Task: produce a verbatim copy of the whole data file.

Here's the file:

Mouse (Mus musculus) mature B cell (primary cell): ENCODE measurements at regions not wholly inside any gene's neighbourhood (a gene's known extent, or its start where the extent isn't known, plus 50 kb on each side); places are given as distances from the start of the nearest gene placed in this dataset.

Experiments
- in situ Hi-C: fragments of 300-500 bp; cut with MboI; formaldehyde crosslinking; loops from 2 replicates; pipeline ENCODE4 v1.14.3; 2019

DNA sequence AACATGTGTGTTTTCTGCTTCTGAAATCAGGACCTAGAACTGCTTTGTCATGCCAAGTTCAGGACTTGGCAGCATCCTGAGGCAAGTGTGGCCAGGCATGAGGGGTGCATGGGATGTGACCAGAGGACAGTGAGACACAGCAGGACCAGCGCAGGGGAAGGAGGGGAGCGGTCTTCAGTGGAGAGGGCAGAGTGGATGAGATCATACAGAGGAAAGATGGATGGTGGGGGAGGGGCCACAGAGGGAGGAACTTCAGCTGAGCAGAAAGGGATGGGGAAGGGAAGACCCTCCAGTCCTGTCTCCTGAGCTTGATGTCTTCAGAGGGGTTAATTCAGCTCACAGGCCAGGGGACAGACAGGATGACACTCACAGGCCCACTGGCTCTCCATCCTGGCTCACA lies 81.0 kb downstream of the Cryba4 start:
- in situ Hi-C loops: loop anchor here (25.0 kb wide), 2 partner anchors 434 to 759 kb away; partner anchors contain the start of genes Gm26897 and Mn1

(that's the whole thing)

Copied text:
Mouse (Mus musculus) mature B cell (primary cell): ENCODE measurements at regions not wholly inside any gene's neighbourhood (a gene's known extent, or its start where the extent isn't known, plus 50 kb on each side); places are given as distances from the start of the nearest gene placed in this dataset.

Experiments
- in situ Hi-C: fragments of 300-500 bp; cut with MboI; formaldehyde crosslinking; loops from 2 replicates; pipeline ENCODE4 v1.14.3; 2019

DNA sequence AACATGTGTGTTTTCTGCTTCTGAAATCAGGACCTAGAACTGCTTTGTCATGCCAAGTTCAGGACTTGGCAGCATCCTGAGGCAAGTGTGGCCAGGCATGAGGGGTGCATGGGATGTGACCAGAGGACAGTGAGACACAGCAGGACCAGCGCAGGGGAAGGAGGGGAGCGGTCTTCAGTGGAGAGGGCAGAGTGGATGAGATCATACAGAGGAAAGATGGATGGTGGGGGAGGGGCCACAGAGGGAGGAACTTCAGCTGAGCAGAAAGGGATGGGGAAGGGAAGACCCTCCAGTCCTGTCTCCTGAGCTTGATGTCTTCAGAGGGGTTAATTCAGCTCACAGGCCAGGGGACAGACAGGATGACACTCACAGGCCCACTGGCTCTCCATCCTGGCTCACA lies 81.0 kb downstream of the Cryba4 start:
- in situ Hi-C loops: loop anchor here (25.0 kb wide), 2 partner anchors 434 to 759 kb away; partner anchors contain the start of genes Gm26897 and Mn1